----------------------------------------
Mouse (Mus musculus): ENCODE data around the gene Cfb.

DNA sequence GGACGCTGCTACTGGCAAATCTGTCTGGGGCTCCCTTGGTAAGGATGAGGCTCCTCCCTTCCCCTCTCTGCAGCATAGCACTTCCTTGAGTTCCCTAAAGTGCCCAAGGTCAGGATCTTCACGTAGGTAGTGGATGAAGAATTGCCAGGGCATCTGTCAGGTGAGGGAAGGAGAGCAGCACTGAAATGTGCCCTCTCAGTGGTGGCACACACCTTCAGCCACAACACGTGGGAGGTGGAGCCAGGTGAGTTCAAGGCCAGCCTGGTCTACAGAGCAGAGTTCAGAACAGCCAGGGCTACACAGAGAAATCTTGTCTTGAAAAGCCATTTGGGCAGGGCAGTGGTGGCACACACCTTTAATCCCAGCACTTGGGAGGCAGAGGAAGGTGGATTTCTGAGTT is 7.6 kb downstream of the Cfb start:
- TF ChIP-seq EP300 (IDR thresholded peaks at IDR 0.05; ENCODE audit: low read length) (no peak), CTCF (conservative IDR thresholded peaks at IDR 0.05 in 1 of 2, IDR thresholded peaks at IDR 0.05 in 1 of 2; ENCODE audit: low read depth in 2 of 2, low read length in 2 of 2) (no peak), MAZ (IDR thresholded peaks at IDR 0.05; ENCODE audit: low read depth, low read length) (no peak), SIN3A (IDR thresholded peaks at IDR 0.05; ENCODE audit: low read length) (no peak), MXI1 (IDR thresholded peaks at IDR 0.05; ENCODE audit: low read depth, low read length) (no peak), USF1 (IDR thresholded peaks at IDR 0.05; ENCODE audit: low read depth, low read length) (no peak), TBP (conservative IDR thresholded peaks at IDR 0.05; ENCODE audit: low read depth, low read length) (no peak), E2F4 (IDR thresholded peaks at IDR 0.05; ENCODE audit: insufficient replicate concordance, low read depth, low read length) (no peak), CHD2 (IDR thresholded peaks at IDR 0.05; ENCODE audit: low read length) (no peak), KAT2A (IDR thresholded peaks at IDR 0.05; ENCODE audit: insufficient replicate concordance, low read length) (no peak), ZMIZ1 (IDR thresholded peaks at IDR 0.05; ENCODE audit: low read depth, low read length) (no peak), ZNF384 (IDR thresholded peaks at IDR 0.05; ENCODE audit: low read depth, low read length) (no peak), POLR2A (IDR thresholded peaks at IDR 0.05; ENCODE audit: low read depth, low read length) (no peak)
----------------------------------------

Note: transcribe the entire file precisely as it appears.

Mouse (Mus musculus): ENCODE data around the gene Cfb.

DNA sequence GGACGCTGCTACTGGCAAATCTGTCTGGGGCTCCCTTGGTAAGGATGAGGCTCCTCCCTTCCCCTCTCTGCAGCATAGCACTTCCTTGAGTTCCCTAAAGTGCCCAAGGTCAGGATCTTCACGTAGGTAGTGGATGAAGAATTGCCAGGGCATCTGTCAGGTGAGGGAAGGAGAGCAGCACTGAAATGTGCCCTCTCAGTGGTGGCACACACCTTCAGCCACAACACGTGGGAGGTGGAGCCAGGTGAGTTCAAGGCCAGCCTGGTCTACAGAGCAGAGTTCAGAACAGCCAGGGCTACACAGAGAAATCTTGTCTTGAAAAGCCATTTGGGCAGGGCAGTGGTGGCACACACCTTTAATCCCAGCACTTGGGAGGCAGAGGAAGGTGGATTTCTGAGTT is 7.6 kb downstream of the Cfb start:
- TF ChIP-seq EP300 (IDR thresholded peaks at IDR 0.05; ENCODE audit: low read length) (no peak), CTCF (conservative IDR thresholded peaks at IDR 0.05 in 1 of 2, IDR thresholded peaks at IDR 0.05 in 1 of 2; ENCODE audit: low read depth in 2 of 2, low read length in 2 of 2) (no peak), MAZ (IDR thresholded peaks at IDR 0.05; ENCODE audit: low read depth, low read length) (no peak), SIN3A (IDR thresholded peaks at IDR 0.05; ENCODE audit: low read length) (no peak), MXI1 (IDR thresholded peaks at IDR 0.05; ENCODE audit: low read depth, low read length) (no peak), USF1 (IDR thresholded peaks at IDR 0.05; ENCODE audit: low read depth, low read length) (no peak), TBP (conservative IDR thresholded peaks at IDR 0.05; ENCODE audit: low read depth, low read length) (no peak), E2F4 (IDR thresholded peaks at IDR 0.05; ENCODE audit: insufficient replicate concordance, low read depth, low read length) (no peak), CHD2 (IDR thresholded peaks at IDR 0.05; ENCODE audit: low read length) (no peak), KAT2A (IDR thresholded peaks at IDR 0.05; ENCODE audit: insufficient replicate concordance, low read length) (no peak), ZMIZ1 (IDR thresholded peaks at IDR 0.05; ENCODE audit: low read depth, low read length) (no peak), ZNF384 (IDR thresholded peaks at IDR 0.05; ENCODE audit: low read depth, low read length) (no peak), POLR2A (IDR thresholded peaks at IDR 0.05; ENCODE audit: low read depth, low read length) (no peak)